Friday, February 13, 2009

Best feeding

Every year or two I fly back to North America for a family reunion and this year, as my summer vacation approaches, I've started to fret about which airline to use. For the past 5 or 6 years we have flown with Korean Air (direct flights, smiling service, good food and, well, also because the air miles sort of sucked* us in**). So we fly Korean Air even though the incongruity is not lost on me - the fact that I, a card-carrying aviophobe, fly with an airline that former president Kim Dae Jung once referred to a "national disgrace" (after 11 airline accidents in a single decade) and which the United States Federal Aviation Administration (in 2001) decided to downgrade because of safety standards. Perhaps I'm a masochist? Secretly a thrill seeker? No. But I am a fan of people and organisations bettering themselves and KAL seems to have really improved standards. No more crashes, no more nasty runway incidents and, truly, I admire any team of flight attendants who can deal with tired travellers and secret smokers for 13 hours without faltering or breaking their pouring stride. Smile, smile, smile. Pour, pour, pour. They deserve my money.

But I'm starting to worry as summer approaches. My last trip home was on a crowded, noisy flight - direct to Toronto - and I was seated next to a middle aged gentleman who took a instant dislike to me and my offspring, constantly referred to me as "the foreigner", demanded a new meal (as in: different from mine), demanded a new seat, called the flight attendant a "18 yun" when she would not/could not find him a new seat - and finally stormed off to the washroom in a flurry of blustery cursing when I dared to BREASTFEED MY BABY. It was the breastfeeding that finally did him in, I think. He just sort of ... snapped and ranted and raved and ranted and raved. When we finally de-planed there were Serious Looking Officials detaining him at the exit gate, and as I scuttled past with my baby, I could hear him still freaking out about the indignities he was subjected to.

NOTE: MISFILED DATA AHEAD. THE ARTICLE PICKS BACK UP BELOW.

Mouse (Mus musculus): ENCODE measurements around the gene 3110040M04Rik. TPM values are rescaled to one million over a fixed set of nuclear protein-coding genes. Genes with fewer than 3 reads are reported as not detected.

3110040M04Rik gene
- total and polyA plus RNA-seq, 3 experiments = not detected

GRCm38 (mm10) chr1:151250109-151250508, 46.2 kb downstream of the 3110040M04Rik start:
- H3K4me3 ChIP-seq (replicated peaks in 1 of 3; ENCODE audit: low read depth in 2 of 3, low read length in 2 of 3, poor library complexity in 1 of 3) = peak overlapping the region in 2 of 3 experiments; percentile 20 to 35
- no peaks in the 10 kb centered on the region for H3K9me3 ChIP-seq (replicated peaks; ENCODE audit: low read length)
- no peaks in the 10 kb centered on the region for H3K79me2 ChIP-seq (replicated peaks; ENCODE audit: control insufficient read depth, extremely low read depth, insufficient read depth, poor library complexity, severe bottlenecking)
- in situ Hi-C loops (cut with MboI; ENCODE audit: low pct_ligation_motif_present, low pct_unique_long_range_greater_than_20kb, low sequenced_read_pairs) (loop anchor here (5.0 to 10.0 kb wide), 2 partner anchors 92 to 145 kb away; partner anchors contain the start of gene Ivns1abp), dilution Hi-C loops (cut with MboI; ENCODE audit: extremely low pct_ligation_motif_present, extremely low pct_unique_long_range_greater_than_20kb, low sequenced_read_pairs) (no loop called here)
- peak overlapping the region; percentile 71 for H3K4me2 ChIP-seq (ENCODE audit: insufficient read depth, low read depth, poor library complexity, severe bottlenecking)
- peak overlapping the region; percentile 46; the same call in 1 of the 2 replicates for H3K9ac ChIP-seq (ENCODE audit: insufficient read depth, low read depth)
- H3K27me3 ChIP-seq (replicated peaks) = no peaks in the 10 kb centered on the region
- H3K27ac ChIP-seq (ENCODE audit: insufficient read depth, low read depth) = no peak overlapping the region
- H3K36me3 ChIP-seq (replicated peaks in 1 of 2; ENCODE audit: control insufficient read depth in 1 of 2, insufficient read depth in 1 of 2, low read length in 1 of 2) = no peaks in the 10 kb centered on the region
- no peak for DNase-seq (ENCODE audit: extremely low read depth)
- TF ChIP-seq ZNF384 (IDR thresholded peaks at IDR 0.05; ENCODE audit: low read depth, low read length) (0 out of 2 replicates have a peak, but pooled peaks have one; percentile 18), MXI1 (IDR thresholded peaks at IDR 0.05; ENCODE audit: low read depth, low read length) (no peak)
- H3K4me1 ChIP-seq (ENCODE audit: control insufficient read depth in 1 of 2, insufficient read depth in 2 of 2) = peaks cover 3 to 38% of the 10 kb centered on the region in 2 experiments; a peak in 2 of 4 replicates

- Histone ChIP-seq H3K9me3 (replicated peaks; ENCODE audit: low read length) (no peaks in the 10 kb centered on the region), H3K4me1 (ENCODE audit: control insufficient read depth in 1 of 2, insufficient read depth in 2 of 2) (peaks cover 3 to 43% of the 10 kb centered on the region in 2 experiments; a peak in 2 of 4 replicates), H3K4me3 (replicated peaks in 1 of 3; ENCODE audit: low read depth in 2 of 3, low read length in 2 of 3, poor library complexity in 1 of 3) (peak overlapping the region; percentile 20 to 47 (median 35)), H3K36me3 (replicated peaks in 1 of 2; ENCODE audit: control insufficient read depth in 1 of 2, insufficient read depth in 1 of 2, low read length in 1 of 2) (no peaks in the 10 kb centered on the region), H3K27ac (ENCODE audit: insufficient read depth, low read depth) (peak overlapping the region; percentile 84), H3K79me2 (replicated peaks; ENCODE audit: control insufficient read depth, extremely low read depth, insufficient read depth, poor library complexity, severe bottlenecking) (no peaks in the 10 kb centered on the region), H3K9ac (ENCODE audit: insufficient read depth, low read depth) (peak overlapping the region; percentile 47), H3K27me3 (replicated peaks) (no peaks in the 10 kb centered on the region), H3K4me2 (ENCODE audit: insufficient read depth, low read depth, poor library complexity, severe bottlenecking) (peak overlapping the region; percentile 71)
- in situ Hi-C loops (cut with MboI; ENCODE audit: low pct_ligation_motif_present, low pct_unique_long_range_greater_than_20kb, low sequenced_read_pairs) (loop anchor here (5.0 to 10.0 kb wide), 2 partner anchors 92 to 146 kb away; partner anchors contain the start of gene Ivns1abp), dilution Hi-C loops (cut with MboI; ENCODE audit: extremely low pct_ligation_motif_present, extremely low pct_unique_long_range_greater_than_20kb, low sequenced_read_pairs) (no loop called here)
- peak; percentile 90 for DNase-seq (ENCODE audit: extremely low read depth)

To the credit of the KAL staff, they were unfailingly polite to me, they apologised for the lack of extra seats, they remained firm but courteous to the ajjossi and did not get him a new meal. I find the fact that they did not give him a different meal most satisfying! But still. There's a part of me that wonders if that man would have been as openly rude to a Korean woman, or if breastfeeding would have been such a big deal on Air Scandinavia or something. I wonder if I should try a new airline this time. But not, you know, Delta Air.

Because this time - this time my baby is older - and can actually ask for milk. I'm not sure what will transpire if I'm seated next to an emotionally unstable man with a pronounced dislike of foreigners when my toddler says "Mama, can I have some 'latte'?". I'm not sure how sympathetic my flight attendants will be either. Breastfeeding is one of those grey areas that people don't really know how to categorize. Most people won't openly say that breastfeeding is wrong, or embarrassing or dirty - but it's still not considered table conversation; it's still spoken of in somewhat hushed tones, and we still use words like "nursing", politely and primly. Motherhood Uncensored has a great post up about a woman breastfeeding in Denny's and she rightly (I think) notes that "people are actually offended by the act of feeding a baby from the breast and just use the boob as an excuse. We're only annoyed with boobs when they're not doing what they've been told to do for way too many years - sit nicely in a push-up bra or pleasure our husband in the privacy of our own bedrooms".